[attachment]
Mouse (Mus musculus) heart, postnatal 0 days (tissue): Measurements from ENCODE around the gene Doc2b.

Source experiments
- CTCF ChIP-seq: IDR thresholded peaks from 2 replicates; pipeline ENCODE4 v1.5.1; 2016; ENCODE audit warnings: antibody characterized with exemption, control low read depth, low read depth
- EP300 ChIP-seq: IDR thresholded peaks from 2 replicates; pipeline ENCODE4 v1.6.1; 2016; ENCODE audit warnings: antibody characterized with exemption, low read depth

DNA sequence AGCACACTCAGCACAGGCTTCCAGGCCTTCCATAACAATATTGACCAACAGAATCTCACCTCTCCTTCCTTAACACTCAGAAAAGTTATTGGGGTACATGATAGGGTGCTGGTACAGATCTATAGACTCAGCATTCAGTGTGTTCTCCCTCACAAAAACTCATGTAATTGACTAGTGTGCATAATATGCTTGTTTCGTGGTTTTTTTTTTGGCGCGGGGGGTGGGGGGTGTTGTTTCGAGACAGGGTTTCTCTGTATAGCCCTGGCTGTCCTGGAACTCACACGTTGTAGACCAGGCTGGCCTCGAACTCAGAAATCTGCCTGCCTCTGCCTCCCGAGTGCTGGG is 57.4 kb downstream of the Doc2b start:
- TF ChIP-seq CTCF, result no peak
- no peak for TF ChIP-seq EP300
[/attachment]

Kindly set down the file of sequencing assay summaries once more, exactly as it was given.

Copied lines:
Mouse (Mus musculus) heart, postnatal 0 days (tissue): Measurements from ENCODE around the gene Doc2b.

Source experiments
- CTCF ChIP-seq: IDR thresholded peaks from 2 replicates; pipeline ENCODE4 v1.5.1; 2016; ENCODE audit warnings: antibody characterized with exemption, control low read depth, low read depth
- EP300 ChIP-seq: IDR thresholded peaks from 2 replicates; pipeline ENCODE4 v1.6.1; 2016; ENCODE audit warnings: antibody characterized with exemption, low read depth

DNA sequence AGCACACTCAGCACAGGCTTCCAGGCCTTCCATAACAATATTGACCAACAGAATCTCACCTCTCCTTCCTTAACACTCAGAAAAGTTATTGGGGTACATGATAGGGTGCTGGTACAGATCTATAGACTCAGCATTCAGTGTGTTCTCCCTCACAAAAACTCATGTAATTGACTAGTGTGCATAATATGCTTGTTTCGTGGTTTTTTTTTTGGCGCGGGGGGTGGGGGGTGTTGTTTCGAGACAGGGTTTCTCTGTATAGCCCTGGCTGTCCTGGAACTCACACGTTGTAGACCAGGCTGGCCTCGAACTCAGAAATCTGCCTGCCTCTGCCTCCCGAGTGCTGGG is 57.4 kb downstream of the Doc2b start:
- TF ChIP-seq CTCF, result no peak
- no peak for TF ChIP-seq EP300